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TCAR is a procedure that allows your doctor to treat a narrowed carotid artery while reducing your risk of stroke. This procedure temporarily reverses the blood flow from the artery away from your brain, protecting it from plaque becoming loose and causing a stroke during the repair. Other vessels in your body will supply a sufficient amount of blood to your brain during the procedure.
How it works: A small incision is made just above your collar bone to expose the common carotid artery. A soft, flexible sheath is placed directly into the vessel and connected to a system that will reverse the flow of blood away from the brain to protect against fragments of plaque that may come loose during the procedure, reducing your risk of stroke. Your blood is filtered and returned through a second sheath placed in the femoral vein in your thigh. Your surgeon will perform a balloon angioplasty and/or place a stent to improve the blood flow to your brain and stabilize the plaque in your carotid artery. After the procedure is complete, the system is turned off and blood flow resumes in its normal direction.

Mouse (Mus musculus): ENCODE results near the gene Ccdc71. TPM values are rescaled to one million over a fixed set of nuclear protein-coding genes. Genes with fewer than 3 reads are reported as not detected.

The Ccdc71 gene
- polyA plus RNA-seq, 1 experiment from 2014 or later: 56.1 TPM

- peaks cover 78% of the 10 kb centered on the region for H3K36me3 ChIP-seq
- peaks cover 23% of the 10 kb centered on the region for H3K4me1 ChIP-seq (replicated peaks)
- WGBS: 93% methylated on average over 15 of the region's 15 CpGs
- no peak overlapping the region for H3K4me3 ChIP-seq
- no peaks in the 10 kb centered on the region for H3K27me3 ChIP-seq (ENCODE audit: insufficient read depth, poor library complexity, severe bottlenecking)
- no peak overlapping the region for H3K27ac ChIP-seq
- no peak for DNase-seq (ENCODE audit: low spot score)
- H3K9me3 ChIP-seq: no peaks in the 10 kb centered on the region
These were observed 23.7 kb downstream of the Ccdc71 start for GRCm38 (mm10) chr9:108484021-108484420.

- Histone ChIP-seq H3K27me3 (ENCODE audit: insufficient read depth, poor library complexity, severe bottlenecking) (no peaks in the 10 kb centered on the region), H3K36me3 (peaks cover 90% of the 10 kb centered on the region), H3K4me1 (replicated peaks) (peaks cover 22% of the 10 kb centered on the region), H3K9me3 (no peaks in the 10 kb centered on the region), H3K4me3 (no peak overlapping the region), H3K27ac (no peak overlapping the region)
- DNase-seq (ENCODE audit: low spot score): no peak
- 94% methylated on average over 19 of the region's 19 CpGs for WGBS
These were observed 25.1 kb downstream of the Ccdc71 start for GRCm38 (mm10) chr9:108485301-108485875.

Clinics for TransCarotid Artery Revascularization (TCAR)
Clinical trials are research studies that evaluate a new medical approach, device, drug, or other treatment. As a Stanford Health Care patient, you may have access to the latest, advanced clinical trials.
Open trials refer to studies currently accepting participants. Closed trials are not currently enrolling, but may open in the future.